Mirror, Mirror: Demon Castle
Gerry was deeply regretful that she’d decided to go hiking and that was before she got lost!
Lost, desperate for shelter, food, and water, when Gerry stumbles upon what looks like a creepy, ancient castle deep in the woods, she still doesn’t want to go in. Once she’s crossed the threshold, though, she discovers there is no escaping the creature that haunts it until and unless she pays the toll the ghost/demon demands.
Length: Short Story
Word Count: 10,286
Genre: Paranormal Romance
Available formats: PDF, RTF, Epub, HTML, Mobipocket (.prc)
© Cover Art by Jenny Dixon, October 2013
New Concepts Publishing
Lake Park, GA 31636
This is a work of fiction. All characters, events, and places are of the author's imagination and not to be confused with fact. Any resemblance to living persons or events is merely coincidence.
Gerry cried out when she fell, but she was the last of the group. Nearing the limit of her endurance, she was straggling a little behind the others, so nobody heard her. It was just as she reached the crest of the ridge when she caught her toe in a root and fell sideways back down the hill she’d just climbed. As she rolled, she must have knocked her head on a rock or tree, because when she realized what had happened nobody was within hearing at all. She cried out for help until it was obvious that it was no use, and then she just cried.
She cursed the moment she’d decided to come on the stupid hike. It was all Bruce’s fault. If he hadn’t been such a hunk and she hadn’t been so horny after her break up with Doug, she wouldn’t have let him persuade her. She’d had a dream of Bruce and her relaxing in front of the fire at the trail’s end, drinking wine and gradually letting nature take its course. But of course, somehow, she hadn’t taken in that there’d be 10 other hikers along, all of them better and more experienced than she was and thus much more interesting to Bruce. She’d tried to keep up next to him, but there were at least five others doing the same thing, and it hadn’t been long before it took all her effort just to avoid being left behind, the fear of being left alone in the woods being all that kept her dragging one foot after the other, until finally a dragging foot had done her in, and here she was – alone in the woods.
Still she had to do something, and tentatively sitting up, she discovered that she hadn’t at least broken anything. Everything worked even if it hurt to work it, which, she decided was a distinct blessing. What she would have done if she’d broken something she couldn’t imagine. Except that she could imagine, and the thought of slowly dying of thirst or exposure or both terrified her. Especially as she’d heard that there were still bears in the area.
A city girl, pavements were her natural habitat and the woods frightened her. In the city, she had what she thought was a good sense of direction, but out here, she wasn’t even sure which way the path was, let along which direction she should walk if she found it.
Then she thought of the compass that Bruce had urged her to put in her pack. She got the pack off her back, discovering a couple of bruises in the process, and took it out. Opening it, she found that it still worked and she soon knew which direction was north. Of course that was about as much use as knowing which way was up, since she couldn’t remember which way they’d been travelling. She had a map with her – something else Bruce had insisted on - but since all she’d had to do was follow the leader, she hadn’t looked at it and now, when she’d spectacularly failed to follow the leader, it was just a big piece of paper useful only for lighting a fire maybe.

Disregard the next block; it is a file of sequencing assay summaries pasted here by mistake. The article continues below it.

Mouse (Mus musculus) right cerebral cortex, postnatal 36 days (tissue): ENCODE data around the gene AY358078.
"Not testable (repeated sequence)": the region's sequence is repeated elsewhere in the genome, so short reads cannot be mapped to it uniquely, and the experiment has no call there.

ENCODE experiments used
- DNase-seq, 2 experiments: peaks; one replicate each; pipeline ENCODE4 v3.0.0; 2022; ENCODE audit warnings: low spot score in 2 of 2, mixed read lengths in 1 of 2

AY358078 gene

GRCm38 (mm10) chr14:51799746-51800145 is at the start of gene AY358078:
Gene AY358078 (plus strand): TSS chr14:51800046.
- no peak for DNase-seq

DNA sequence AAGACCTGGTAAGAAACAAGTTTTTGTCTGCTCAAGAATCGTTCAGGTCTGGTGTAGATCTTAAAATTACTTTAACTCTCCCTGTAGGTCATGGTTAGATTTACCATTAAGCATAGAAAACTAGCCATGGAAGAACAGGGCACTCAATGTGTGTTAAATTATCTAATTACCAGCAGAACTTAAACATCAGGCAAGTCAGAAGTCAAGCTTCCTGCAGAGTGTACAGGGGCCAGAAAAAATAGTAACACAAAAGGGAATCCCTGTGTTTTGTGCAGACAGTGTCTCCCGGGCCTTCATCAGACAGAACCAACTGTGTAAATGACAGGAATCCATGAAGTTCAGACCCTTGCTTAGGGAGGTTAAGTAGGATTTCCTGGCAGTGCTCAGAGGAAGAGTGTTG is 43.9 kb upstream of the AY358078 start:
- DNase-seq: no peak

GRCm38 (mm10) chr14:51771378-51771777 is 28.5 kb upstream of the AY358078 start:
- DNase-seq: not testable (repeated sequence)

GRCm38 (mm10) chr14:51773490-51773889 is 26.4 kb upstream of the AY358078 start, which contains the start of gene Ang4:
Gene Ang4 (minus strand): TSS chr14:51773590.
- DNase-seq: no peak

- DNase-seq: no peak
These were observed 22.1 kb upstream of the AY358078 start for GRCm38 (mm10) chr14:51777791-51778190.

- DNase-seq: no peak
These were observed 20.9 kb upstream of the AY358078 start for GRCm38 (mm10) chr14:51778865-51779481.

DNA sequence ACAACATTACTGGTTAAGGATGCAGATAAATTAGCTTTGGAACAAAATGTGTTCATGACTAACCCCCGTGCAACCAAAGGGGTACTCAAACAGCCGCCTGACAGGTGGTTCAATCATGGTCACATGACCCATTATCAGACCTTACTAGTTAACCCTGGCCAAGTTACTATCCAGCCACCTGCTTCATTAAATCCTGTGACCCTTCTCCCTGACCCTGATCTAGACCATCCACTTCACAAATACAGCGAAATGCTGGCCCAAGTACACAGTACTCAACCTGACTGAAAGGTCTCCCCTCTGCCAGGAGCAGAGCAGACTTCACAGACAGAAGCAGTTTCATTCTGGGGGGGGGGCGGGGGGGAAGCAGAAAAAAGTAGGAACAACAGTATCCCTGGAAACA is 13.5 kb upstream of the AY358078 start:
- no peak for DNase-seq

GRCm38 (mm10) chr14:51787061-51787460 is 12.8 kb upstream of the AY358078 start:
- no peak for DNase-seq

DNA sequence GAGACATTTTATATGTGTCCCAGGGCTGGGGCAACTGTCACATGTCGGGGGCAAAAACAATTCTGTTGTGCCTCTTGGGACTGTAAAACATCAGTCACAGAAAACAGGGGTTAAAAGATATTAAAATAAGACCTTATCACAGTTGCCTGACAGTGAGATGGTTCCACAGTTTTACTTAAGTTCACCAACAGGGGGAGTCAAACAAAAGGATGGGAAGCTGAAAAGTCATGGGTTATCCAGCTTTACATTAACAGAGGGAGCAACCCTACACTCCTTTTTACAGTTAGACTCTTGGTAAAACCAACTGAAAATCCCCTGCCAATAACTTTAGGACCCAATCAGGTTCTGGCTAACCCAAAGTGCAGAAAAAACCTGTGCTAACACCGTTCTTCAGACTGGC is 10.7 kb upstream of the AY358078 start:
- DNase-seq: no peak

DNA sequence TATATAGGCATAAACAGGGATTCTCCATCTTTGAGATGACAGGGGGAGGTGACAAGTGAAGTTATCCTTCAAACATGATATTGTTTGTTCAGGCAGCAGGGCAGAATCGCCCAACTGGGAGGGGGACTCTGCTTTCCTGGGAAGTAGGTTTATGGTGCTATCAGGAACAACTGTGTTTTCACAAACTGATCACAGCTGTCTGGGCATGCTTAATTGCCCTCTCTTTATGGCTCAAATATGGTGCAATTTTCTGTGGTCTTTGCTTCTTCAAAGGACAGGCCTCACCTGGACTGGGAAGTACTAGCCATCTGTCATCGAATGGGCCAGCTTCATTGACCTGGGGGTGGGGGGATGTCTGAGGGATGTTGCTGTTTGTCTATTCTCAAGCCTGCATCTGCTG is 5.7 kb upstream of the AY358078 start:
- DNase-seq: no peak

Figuring that anything was better than just sitting there, she heaved herself up onto her feet and started to walk. She figured she’d have to come upon the path they’d been on before she’d gone very far, and when she came upon a path she gave a great sigh of relief and started down it. The trouble was that the further she went, the less sure she was that the path she’d found was the path they’d been on. Nothing looked right. But, of course, she reasoned, that must mean that she had chosen the right direction because if things did look familiar it had to mean that she was going back to the start of the trail, where there was nothing but their cars, and not towards the trail end where friends, food and a fire awaited. So she carried on…. and on. The thought of friends, food and the fire set her to thinking. She had nothing to eat but two trail bars with her. And where were her friends, anyway? Surely they must have noticed before too long that she wasn’t with them and would have sent someone back to find out what had happened to her. The thought gave her new hope and she called out once or twice, but soon gave that up when the only response was silence. Then there was the matter of a fire. Bruce had told her to put some matches in her pack, but she’d been hurrying and at the last minute had left them on the kitchen counter. So though she had the map to get a fire going, she hadn’t anything to light the map with, and she had no idea how it was that boy scouts could start one without matches, though she’d heard it was one of the things they learned.